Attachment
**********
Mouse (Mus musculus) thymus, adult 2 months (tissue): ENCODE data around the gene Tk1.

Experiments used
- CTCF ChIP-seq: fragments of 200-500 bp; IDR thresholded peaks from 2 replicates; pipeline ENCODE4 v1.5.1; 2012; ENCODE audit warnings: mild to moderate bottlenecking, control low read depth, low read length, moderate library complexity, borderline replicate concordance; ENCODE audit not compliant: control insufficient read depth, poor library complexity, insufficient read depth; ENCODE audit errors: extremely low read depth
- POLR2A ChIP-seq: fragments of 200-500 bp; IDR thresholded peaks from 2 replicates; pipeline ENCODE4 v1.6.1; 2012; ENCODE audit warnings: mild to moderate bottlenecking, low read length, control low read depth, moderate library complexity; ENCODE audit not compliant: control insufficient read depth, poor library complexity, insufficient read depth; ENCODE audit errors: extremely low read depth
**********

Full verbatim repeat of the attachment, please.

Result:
Mouse (Mus musculus) thymus, adult 2 months (tissue): ENCODE data around the gene Tk1.

Experiments used
- CTCF ChIP-seq: fragments of 200-500 bp; IDR thresholded peaks from 2 replicates; pipeline ENCODE4 v1.5.1; 2012; ENCODE audit warnings: mild to moderate bottlenecking, control low read depth, low read length, moderate library complexity, borderline replicate concordance; ENCODE audit not compliant: control insufficient read depth, poor library complexity, insufficient read depth; ENCODE audit errors: extremely low read depth
- POLR2A ChIP-seq: fragments of 200-500 bp; IDR thresholded peaks from 2 replicates; pipeline ENCODE4 v1.6.1; 2012; ENCODE audit warnings: mild to moderate bottlenecking, low read length, control low read depth, moderate library complexity; ENCODE audit not compliant: control insufficient read depth, poor library complexity, insufficient read depth; ENCODE audit errors: extremely low read depth